“That wantons thro’ the flowering thorn
Thou minds me o’ departed joys,
Departed never to return …”
— Robert Burns, “The Banks O’ Doon”
Scotland is roughly the size of South Carolina. The Highlands and Lowlands of Scotland are separated by mountains, and in the 1700s, they also were divided by language; the Highland Scots spoke Gaelic, and the Lowland Scots spoke English. However, the Scottish people were all Protestant.
Ireland also is roughly the size of South Carolina and is divided by four provinces; the Northern Province is Ulster. During the 1700s, the Irish people spoke Irish Gaelic and were Catholic. Queen Elizabeth I, the queen of England and Ireland, died in 1603. The king of Scotland, James VI, then also became the king of England and Ireland. The residents of Northern Ireland in Ulster resisted King James. King James addressed this problem by confiscating the land of Northern Ireland and ejecting the Catholics. He repopulated Ulster with an estimated 200,000 Protestant Scots who had been living in the Lowlands across the North Channel from Ireland. These folks became Scots-Irish, but they were not Irish, they were Scots living in Ireland, and they never assimilated into the Irish culture. The Irish referred to the Scots-Irish as Ulster Scots.
By 1650, the American Colonies consisted of a collection of small settlements along the Eastern Seaboard with a non-native population of about 50,000 people. By 1700, 250,000 non-native people lived in the Colonies, of which only 5,700 lived in South Carolina. An estimated 58,000 lived in Virginia, and none lived in Georgia.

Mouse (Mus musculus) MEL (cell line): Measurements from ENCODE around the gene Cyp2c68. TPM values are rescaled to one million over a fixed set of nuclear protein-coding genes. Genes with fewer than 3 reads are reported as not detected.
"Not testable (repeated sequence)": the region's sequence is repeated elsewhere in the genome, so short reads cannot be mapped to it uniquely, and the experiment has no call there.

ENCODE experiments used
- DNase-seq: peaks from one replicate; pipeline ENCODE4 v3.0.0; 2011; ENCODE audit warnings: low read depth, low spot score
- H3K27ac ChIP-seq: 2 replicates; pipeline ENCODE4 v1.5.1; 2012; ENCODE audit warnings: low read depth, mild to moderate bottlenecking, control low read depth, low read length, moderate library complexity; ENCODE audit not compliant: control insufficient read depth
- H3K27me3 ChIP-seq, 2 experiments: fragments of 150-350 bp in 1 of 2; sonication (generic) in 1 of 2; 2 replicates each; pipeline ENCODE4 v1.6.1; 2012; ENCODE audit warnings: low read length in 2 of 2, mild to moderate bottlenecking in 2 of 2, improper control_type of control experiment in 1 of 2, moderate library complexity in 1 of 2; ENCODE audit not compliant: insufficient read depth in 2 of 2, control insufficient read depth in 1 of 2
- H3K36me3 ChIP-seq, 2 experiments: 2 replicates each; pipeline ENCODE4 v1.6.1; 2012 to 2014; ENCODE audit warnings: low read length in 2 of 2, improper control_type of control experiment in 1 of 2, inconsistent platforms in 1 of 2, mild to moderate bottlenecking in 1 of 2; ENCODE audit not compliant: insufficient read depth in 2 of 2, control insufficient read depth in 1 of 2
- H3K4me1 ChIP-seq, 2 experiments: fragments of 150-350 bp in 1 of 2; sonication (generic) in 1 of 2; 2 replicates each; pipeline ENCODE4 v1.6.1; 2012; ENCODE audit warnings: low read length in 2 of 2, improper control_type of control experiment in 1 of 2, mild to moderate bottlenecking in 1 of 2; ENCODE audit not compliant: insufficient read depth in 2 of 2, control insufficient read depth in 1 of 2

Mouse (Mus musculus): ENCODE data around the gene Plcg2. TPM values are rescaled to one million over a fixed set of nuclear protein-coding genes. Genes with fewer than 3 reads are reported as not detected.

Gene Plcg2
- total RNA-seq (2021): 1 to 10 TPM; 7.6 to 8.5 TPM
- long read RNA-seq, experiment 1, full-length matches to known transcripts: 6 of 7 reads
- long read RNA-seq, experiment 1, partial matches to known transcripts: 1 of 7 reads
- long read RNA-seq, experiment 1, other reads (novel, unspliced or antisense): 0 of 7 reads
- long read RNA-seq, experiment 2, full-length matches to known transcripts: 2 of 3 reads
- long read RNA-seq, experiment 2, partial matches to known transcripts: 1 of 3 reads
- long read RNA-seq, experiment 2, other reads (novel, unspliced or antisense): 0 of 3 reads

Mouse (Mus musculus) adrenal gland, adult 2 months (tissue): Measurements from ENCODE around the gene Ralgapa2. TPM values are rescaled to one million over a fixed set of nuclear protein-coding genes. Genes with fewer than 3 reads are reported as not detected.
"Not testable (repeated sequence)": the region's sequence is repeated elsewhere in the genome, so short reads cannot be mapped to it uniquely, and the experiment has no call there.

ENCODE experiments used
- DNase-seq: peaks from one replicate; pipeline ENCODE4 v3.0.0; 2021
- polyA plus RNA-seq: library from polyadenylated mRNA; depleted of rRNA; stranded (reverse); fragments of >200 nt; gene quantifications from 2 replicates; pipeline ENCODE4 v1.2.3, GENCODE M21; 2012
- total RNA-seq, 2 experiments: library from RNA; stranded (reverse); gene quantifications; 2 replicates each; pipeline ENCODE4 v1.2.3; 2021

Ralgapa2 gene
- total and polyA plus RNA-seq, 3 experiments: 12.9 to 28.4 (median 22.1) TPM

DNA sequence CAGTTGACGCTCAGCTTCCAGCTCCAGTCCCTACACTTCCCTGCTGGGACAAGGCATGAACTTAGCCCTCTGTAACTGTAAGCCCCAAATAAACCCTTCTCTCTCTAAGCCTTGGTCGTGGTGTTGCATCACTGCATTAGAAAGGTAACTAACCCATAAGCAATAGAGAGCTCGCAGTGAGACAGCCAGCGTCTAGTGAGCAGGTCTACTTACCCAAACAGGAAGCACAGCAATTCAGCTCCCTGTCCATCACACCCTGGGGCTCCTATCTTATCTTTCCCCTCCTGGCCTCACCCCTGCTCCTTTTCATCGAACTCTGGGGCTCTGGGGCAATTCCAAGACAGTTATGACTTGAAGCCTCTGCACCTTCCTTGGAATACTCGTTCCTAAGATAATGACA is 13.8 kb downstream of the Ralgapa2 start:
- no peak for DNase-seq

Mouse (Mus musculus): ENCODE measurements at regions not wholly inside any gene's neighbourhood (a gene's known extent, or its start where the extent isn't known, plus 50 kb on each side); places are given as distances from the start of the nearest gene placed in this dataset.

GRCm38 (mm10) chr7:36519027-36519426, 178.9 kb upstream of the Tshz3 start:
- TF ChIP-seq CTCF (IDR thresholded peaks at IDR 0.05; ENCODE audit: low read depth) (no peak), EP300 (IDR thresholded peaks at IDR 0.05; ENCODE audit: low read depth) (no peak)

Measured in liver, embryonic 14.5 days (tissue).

During the 1700s, while the American Colonies were small and growing, the Highland Scots, the Lowland Scots, and the Scots-Irish migrated to America, all for important reasons.
The Highland Scots had the most dramatic reason for leaving Scotland. The Highland Scots relied on the clan system of family and government. They took care of each other, and they had less need for a centralized government. They wore kilts, primarily as a battle uniform. The Highland Scots supported the losing side in a rebellion against the English crown in 1715 and again in 1745. A battle at Culloden Moor in 1746 crushed the Highland Scots. The British government was determined to destroy the Highland clan system forever by killing every person in the Highlands. The punishment for even wearing a Highland kilt was the death penalty.
Most Highland Scots emigrated to North Carolina as family groups. Their ships generally landed at Wilmington, where they transferred their belongings to smaller boats for the trip up the Cape Fear River to Fayetteville. As late as the 1830s, post office clerks in Fayetteville found it useful to speak some Gaelic. Some Highland Scots settled in South Carolina in the Marion County and Marlboro County areas.
The Lowland Scots already spoke English, and they had a much easier time assimilating into the American Colonies. They settled throughout the Colonies looking for economic opportunities. Some immigrants were farmers who had scratched out a living in Scotland on thin soil that sometimes was so rocky that they only were able to raise livestock. Others were educated middle-class professionals who moved to the Colonies to find employment. Many Lowland Scots arrived in South Carolina to join other family members who already had started a new life.